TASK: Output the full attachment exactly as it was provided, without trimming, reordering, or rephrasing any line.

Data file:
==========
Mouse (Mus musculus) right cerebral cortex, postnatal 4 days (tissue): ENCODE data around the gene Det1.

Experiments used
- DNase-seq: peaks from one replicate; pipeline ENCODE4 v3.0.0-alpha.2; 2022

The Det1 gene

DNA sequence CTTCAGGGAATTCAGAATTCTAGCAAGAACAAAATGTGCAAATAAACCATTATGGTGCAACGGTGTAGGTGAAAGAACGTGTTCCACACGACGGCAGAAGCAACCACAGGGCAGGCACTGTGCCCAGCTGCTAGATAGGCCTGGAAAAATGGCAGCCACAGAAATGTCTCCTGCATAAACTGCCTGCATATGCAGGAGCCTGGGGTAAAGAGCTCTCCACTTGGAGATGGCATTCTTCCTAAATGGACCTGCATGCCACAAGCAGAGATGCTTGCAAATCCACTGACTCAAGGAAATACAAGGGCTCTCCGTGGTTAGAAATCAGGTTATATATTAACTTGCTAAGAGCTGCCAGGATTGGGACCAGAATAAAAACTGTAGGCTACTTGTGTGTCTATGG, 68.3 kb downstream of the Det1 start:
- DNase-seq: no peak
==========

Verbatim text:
Mouse (Mus musculus) right cerebral cortex, postnatal 4 days (tissue): ENCODE data around the gene Det1.

Experiments used
- DNase-seq: peaks from one replicate; pipeline ENCODE4 v3.0.0-alpha.2; 2022

The Det1 gene

DNA sequence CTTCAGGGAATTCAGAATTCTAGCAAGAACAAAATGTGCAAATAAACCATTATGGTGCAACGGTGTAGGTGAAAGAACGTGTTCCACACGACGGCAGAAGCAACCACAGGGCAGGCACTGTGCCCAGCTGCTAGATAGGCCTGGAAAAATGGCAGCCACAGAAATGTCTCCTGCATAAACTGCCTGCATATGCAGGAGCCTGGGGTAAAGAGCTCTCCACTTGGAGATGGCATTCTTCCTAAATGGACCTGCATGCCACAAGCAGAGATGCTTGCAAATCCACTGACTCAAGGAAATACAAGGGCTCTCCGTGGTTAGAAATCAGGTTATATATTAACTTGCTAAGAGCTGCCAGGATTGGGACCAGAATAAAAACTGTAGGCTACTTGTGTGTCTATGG, 68.3 kb downstream of the Det1 start:
- DNase-seq: no peak